How to make your business go viral

It's unpredictable and extremely hard to pull off, but if you succeed you could be an overnight success.

by Rebecca Smith
Last Updated: 11 Dec 2015

Viral marketing isn't something many entrepreneurs consider as an option. Not only is it unpredictable by nature, but it's often associated with a fairly hefty budget. It isn't just something big businesses get lucky with now and again though – as Dollar Shave Club showed with their memorable advert which cost just $4,500 to produce.

There’s no magic recipe but if you run a fledgling firm and want to boost your profile, a slick marketing stunt that captures people’s attention could be the answer. But make sure you invest your time and money sensibly.

The fundamentals – Stay on top of social media and focus your attention

Lee Thompson, co-founder of The Flash Pack travel start-up, caused quite a stir on social media when he managed to wrangle a selfie at the top of Rio's Christ the Redeemer statue, which quickly went viral in 2014. He says it’s important to ‘read the news daily and monitor social trends on Twitter to see what everyone is talking about’, and his picture piggybacked on two of the biggest trends for the year – the World Cup and the selfie.

‘The problem with viral is that you can’t really predict who’s going to share and where they’re going to share it, so you don’t know if you’re hitting the right audience,’ Alex Jeffries, strategy director at content agency Lost Boys, warns. To give you the best chance of doing so, thorough planning is important. Targeting particular news outlets you think will be interested could pay off – Thompson said barely anyone took an interest in his selfie until he managed to secure coverage in the Daily Mail.

Make sure it fits with your brand

Thinking outlandish and eye-catching is all well and good, but your approach to marketing needs to fit with your brand. Jeffries says ‘anything has to feel authentic’ – so using shock value works incredibly well for a company like Paddy Power, but a business that hasn’t carved out such a niche won’t be able to pull that off in the same way.

Thompson agrees; he feels the most important attribute for an entrepreneur aiming to go viral is ‘that it ties to your brand’. His Brazil picture aligned with the image The Flash Pack wanted to portray – an adventurous travel firm offering experiences outside the norm.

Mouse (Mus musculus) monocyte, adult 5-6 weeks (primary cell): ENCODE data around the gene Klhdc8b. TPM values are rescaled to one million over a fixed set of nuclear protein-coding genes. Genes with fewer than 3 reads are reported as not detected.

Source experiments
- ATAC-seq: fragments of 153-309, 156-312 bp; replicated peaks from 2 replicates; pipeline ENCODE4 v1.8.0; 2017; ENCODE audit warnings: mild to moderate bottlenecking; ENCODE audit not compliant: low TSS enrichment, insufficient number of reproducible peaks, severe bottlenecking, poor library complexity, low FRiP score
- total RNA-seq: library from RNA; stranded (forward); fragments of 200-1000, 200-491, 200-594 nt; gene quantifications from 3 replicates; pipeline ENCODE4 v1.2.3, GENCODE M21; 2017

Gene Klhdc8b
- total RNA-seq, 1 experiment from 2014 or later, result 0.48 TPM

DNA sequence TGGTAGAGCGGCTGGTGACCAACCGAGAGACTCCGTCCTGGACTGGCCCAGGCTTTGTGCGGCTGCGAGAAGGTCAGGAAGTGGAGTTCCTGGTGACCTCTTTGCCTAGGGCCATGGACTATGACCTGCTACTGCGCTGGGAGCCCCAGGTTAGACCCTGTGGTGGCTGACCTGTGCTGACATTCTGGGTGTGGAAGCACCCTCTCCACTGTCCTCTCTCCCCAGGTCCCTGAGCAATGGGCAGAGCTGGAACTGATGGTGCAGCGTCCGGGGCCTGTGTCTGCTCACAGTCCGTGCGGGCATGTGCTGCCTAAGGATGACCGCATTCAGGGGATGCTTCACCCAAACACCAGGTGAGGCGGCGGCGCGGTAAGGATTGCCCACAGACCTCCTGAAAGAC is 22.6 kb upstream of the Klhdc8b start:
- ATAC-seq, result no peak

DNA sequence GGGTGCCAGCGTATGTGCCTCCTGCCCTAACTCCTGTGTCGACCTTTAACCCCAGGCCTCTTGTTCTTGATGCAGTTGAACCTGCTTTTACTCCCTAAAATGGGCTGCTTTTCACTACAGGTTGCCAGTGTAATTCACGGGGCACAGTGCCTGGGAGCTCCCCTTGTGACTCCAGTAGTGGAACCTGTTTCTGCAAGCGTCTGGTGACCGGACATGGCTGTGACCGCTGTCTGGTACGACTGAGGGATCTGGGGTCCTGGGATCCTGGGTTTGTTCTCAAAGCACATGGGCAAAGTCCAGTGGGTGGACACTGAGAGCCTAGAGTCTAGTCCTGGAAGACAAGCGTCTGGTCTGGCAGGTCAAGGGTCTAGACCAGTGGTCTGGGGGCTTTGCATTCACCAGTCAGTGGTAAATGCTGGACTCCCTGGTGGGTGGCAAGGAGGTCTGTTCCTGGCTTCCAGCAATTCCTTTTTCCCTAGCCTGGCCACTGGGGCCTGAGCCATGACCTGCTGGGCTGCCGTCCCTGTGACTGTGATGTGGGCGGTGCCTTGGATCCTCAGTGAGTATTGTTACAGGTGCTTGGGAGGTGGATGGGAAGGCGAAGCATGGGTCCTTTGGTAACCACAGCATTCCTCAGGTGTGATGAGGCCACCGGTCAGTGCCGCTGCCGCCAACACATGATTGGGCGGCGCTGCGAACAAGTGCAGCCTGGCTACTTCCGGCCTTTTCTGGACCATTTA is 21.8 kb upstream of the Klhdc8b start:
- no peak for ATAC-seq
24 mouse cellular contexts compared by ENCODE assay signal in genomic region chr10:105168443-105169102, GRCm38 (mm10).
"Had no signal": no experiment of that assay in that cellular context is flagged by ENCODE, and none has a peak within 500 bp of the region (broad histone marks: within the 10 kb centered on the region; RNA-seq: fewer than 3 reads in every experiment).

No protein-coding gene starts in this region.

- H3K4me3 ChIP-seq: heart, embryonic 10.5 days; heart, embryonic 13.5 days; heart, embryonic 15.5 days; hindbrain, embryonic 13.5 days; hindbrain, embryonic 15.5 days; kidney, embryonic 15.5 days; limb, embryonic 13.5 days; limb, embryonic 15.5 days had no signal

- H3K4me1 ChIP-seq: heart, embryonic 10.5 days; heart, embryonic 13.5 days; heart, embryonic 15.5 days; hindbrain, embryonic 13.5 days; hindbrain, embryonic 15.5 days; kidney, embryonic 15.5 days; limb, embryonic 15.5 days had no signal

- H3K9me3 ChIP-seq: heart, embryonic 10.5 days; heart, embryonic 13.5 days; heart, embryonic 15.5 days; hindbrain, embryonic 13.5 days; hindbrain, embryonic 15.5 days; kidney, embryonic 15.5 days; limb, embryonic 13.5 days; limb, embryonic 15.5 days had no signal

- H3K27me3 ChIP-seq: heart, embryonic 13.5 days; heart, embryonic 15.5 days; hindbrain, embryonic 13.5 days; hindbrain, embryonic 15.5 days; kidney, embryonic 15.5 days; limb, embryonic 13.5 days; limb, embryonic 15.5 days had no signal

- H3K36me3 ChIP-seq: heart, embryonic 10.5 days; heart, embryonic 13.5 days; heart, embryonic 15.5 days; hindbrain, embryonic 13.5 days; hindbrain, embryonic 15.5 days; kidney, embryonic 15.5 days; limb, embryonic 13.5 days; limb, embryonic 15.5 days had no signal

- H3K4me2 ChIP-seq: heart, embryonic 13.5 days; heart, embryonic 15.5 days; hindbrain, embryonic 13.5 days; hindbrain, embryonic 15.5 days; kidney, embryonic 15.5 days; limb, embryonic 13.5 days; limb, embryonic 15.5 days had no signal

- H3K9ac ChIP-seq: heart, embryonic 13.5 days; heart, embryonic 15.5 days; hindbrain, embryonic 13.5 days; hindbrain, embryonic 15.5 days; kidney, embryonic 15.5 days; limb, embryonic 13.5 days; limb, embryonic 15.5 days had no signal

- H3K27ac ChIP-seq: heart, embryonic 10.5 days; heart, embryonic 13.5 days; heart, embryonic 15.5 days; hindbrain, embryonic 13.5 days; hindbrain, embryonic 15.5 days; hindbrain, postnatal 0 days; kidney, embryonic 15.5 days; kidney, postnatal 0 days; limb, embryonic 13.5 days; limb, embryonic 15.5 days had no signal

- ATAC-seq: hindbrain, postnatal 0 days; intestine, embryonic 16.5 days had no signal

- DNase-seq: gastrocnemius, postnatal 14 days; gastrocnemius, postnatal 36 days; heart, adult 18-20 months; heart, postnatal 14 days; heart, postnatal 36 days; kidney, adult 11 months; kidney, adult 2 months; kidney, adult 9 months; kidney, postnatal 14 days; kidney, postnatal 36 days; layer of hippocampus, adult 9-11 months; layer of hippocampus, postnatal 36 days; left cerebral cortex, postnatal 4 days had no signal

Joe Wade, founder of media agency Don’t Panic, has created several cause-related viral videos and thinks if you’re determined, being a little bolder can pay off in terms of creating content that people want to share – ‘push yourself outside of your comfort zone’ and the results can be considerable.

He also emphasises the importance of remembering the purpose of your endeavour. ‘It’s not to create a viral video; it’s to get more sales and so it needs to be effective commercially however crazy you decide to make it,’ he says.

Keep cost and effort to a minimum

Corporates can afford to outsource their marketing efforts to an agency, but many entrepreneurs will be counting every penny. You don’t need a massive budget to be successful though.   

Wade says that bootstrapping entrepreneurs should look to ideas like Thompson’s which took off and consider the less expensive options. ‘Content doesn’t need to be video, try cheaper GIFs or simply images’ in the early days.

Thompson’s stunt ‘cost nothing more than a cheap flight to Brazil and a few nights in Rio’ - not peanuts, but nothing compared to a full-on advertising campaign. It secured over 100m views worldwide, 50m shares on social media, TV appearances on the BBC and CNN, and drew over one million hits to his business’s website in three days. It may seem easier said than done, but the idea and its execution are the most important elements. An unlimited budget isn’t necessary for that.

Don’t waste an opportunity

It’s not just about the sudden surge in social media attention a successful viral idea could secure – you need to capitalise on the opportunity as soon as possible. Your idea may take a while to plan but once it’s in the public domain it can be forgotten in seconds.

Thompson only agreed to the use of his picture on news platforms if they agreed to include a link to his website – ‘you want to generate as much as traffic as possible to your site’. While most major news organisations got in contact to ask for permission to use the image, many just ran with it, missing off all branding. Thompson says the business’s approach here was persistence – his partner emailed every single one to ask them to add a website link and brief information about The Flash Pack, which paid off in spades for sales and SEO.

Don’t put all your eggs in one basket

No matter how good your content is, there are no guarantees of success. ‘There are probably five or six examples of lo-fi brand videos in as many years which you can think of that took off,’ Jeffries says.

If your attempts to go viral pay off then that’s great, but it’s so hit and miss that you would be foolish to focus on it at the exclusion of other marketing techniques. ‘There are all sorts of things you can do, especially in terms of social media – paying for targeted ads and use of search, and that’s going to be a lot less risky than putting all your eggs into a viral basket,’ Jeffries adds.

It won't work for everyone and it's not always the best approach – particularly if you have a specific target audience you want to make sure you're capturing. But it's definitely worth considering, because the results of successful viral marketing can often far surpass any other alternatives.

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